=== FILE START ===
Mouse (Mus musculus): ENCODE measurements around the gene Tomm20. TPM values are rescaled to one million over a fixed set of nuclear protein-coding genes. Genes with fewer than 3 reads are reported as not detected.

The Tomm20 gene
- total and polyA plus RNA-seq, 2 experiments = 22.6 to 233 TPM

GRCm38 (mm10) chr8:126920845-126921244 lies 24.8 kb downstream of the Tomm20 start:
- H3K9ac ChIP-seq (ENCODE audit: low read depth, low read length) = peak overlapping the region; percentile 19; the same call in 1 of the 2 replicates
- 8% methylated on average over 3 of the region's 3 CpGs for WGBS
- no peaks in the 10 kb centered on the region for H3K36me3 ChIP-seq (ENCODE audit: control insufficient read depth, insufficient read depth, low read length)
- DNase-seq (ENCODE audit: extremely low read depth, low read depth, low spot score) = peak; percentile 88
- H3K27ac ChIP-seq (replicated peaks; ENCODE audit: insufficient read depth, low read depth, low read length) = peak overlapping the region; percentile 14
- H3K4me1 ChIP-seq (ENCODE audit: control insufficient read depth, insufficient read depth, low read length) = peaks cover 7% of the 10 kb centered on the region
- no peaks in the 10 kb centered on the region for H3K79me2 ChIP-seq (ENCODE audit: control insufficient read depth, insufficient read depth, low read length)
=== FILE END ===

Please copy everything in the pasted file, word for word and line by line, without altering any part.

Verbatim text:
Mouse (Mus musculus): ENCODE measurements around the gene Tomm20. TPM values are rescaled to one million over a fixed set of nuclear protein-coding genes. Genes with fewer than 3 reads are reported as not detected.

The Tomm20 gene
- total and polyA plus RNA-seq, 2 experiments = 22.6 to 233 TPM

GRCm38 (mm10) chr8:126920845-126921244 lies 24.8 kb downstream of the Tomm20 start:
- H3K9ac ChIP-seq (ENCODE audit: low read depth, low read length) = peak overlapping the region; percentile 19; the same call in 1 of the 2 replicates
- 8% methylated on average over 3 of the region's 3 CpGs for WGBS
- no peaks in the 10 kb centered on the region for H3K36me3 ChIP-seq (ENCODE audit: control insufficient read depth, insufficient read depth, low read length)
- DNase-seq (ENCODE audit: extremely low read depth, low read depth, low spot score) = peak; percentile 88
- H3K27ac ChIP-seq (replicated peaks; ENCODE audit: insufficient read depth, low read depth, low read length) = peak overlapping the region; percentile 14
- H3K4me1 ChIP-seq (ENCODE audit: control insufficient read depth, insufficient read depth, low read length) = peaks cover 7% of the 10 kb centered on the region
- no peaks in the 10 kb centered on the region for H3K79me2 ChIP-seq (ENCODE audit: control insufficient read depth, insufficient read depth, low read length)